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ANC fails to push through land expropriation

FILE: EFF members Julius Malema,Floyd Shivambu and Godrich Gardee at parliament during a debate. Photograph:Phando Jikelo/African News Agency(ANA)

Malema said the ANC had let the people down and would not be trusted.

THE row between the EFF and the ANC led to the collapse of the Bill for expropriation of land without compensation when the ruling party could not reach the 67% threshold to pass it in Parliament.

The ANC managed to get 204 of its MPs to back the Bill with 145 opposition parties rejecting it.

The ANC would have required a total of 267 MPs to pass through the Bill, but it fell short of that. The ANC last had two-thirds majority after the 2004 elections, but in 2009 its support dropped. It continued to drop in the 2014 and 2019 elections.

House chairperson Cedric Frolick made it clear before proceedings started on Tuesday that the Bill would require a two-thirds majority to be approved by the Chamber.

If it failed to get the required majority, it would not pass.

Justice Minister Ronald Lamola had fired the first salvo when he accused the EFF of getting into bed with the DA and Freedom Front Plus to frustrate the ANC to get the Bill approved.

But EFF leader Julius Malema hit back at the ANC and accused it of failing to take the matter to its conclusion and pandering to the whims of other interests.

Lamola said the coalition between the EFF and the DA with FF Plus was continuing after the last month’s elections where the ANC lost the Gauteng metros.

“When the forces in the extreme left and the extreme right converge against the people, it is a counter-revolution. In this entanglement, the EFF, DA and Freedom Front Plus pretend not to be in the same bed. They behave like couples who have celebrated lobola yet they tell the whole world they are not married.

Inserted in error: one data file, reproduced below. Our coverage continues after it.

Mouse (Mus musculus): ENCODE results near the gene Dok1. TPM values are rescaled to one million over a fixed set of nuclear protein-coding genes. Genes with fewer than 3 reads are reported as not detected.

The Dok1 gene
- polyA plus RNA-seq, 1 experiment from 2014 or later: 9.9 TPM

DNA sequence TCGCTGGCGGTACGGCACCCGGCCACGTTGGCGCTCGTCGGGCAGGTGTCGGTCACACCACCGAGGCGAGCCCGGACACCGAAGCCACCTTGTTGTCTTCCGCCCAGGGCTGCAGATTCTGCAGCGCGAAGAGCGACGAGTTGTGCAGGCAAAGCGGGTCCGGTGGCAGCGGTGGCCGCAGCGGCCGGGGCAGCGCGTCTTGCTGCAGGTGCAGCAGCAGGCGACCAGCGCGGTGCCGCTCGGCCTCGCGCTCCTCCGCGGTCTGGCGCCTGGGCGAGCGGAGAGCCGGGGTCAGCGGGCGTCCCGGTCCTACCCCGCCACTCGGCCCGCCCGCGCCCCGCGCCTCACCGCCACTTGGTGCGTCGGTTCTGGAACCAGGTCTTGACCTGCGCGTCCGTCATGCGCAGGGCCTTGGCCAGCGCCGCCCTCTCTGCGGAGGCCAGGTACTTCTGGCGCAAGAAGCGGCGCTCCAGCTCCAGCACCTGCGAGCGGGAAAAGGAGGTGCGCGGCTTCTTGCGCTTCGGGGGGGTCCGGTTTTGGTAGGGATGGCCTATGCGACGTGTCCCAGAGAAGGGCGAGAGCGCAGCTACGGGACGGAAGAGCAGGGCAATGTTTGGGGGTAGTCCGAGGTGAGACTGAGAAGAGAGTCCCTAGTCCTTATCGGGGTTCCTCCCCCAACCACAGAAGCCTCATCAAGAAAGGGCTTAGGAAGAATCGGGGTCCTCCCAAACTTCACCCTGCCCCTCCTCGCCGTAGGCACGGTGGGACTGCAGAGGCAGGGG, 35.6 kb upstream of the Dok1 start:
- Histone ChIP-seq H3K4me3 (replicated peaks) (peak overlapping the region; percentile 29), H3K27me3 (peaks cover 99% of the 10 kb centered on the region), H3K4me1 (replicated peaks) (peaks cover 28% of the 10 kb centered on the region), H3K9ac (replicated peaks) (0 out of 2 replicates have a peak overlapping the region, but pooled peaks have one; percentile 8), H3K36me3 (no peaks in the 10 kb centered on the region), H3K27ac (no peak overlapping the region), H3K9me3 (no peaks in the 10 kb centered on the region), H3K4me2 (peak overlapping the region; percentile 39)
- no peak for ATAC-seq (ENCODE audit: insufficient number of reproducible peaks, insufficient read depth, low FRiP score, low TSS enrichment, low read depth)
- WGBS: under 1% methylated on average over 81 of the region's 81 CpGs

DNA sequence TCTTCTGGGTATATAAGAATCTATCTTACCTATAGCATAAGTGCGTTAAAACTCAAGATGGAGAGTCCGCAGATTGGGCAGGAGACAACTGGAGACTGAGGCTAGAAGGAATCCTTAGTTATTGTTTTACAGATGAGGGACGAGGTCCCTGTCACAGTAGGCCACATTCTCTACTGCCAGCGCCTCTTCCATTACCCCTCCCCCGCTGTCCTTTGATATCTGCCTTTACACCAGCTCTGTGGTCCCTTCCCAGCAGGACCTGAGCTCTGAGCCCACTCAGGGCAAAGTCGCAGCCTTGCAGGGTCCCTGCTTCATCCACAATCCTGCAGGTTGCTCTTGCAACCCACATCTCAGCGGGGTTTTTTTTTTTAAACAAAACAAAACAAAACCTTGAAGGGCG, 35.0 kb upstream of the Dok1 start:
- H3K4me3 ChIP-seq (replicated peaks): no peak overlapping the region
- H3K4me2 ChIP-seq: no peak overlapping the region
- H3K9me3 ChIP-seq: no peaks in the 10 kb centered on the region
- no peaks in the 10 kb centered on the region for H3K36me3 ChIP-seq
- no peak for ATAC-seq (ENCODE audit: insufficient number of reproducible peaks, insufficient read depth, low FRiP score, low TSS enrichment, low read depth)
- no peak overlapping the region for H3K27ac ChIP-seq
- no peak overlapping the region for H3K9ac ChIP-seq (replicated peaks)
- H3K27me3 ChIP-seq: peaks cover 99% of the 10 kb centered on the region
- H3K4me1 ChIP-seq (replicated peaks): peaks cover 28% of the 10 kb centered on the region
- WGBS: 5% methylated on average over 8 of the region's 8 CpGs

“How ironic that they voted together in local government. They pronounced that they will vote together today to oppose the Bill yet they continue to tell the people of this country that they are not coalition partners. It is clear that this entanglement has graduated into a coalition and they are agreeing on everything, including opposing land reform,” said Lamola.

Malema said the ANC had let the people down and would not be trusted.

“We are here to report to the people who have entrusted us with the responsibility of amending the Constitution to ensure a swift return of their stolen land that the dominant black political parties could not find each other on this question.

“The EFF made cogent submissions on the amendments needed to have far-reaching effects on the repossession of land by the Africans. All these submissions were outrightly rejected by the ruling party which has preoccupied itself with maintaining the status quo and protecting the interests of white land owners,” said Malema.

The DA said it rejected the Bill because expropriation of land without compensation would chase away investors.

DA caucus chairperson Annelie Lotriet said this created a lot of uncertainty.

The IFP also said it would not support the amendments.

IFP chief whip Narend Singh said the slow pace of land reform in the country resulted from corruption in the government.


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